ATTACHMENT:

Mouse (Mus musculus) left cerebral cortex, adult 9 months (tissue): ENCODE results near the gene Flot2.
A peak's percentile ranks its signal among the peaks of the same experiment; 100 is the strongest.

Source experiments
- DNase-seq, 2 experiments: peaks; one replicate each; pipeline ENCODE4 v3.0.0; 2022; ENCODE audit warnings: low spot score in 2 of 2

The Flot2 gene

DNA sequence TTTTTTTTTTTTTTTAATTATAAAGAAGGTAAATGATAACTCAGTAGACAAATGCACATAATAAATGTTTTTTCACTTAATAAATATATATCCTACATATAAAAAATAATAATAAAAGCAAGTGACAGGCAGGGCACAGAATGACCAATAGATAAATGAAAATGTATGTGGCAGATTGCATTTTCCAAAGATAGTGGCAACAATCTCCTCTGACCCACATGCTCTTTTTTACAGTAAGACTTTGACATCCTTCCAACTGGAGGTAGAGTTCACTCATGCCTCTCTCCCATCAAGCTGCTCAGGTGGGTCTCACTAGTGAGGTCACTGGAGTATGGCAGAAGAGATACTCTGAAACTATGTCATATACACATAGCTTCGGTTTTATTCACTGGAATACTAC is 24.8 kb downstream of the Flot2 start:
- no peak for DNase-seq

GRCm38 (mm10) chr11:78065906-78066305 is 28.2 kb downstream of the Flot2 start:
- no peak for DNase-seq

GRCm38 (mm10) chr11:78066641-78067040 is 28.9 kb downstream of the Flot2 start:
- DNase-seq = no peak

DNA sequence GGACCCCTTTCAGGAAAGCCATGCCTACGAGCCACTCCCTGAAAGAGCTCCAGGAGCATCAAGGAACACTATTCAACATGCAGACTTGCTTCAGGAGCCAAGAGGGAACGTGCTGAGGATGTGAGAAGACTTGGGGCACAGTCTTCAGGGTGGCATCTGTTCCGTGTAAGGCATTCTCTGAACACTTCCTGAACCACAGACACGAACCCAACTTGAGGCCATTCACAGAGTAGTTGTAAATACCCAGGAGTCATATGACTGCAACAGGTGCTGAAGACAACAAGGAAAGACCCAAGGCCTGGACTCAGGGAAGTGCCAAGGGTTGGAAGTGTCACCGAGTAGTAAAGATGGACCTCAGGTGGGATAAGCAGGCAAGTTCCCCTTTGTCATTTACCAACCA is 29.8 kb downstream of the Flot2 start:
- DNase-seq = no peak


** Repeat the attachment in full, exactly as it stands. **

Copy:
Mouse (Mus musculus) left cerebral cortex, adult 9 months (tissue): ENCODE results near the gene Flot2.
A peak's percentile ranks its signal among the peaks of the same experiment; 100 is the strongest.

Source experiments
- DNase-seq, 2 experiments: peaks; one replicate each; pipeline ENCODE4 v3.0.0; 2022; ENCODE audit warnings: low spot score in 2 of 2

The Flot2 gene

DNA sequence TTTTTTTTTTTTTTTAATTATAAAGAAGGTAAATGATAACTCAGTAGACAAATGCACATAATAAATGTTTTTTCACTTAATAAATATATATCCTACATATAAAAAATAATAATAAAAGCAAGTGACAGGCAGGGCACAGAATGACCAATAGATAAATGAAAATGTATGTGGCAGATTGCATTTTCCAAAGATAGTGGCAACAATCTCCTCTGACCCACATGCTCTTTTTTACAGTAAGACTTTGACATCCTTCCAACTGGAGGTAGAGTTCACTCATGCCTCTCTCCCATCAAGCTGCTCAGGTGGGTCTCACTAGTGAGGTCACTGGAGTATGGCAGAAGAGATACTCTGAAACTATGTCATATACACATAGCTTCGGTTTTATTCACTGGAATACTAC is 24.8 kb downstream of the Flot2 start:
- no peak for DNase-seq

GRCm38 (mm10) chr11:78065906-78066305 is 28.2 kb downstream of the Flot2 start:
- no peak for DNase-seq

GRCm38 (mm10) chr11:78066641-78067040 is 28.9 kb downstream of the Flot2 start:
- DNase-seq = no peak

DNA sequence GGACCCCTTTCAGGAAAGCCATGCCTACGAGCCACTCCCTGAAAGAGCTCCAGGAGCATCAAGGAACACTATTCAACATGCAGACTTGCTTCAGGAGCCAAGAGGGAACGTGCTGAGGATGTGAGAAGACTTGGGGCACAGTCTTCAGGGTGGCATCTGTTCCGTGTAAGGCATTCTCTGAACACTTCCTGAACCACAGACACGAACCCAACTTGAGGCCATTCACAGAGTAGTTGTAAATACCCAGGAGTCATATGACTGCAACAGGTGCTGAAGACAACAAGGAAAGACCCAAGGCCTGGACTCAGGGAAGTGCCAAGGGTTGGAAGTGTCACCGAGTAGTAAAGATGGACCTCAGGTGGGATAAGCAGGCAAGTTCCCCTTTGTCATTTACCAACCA is 29.8 kb downstream of the Flot2 start:
- DNase-seq = no peak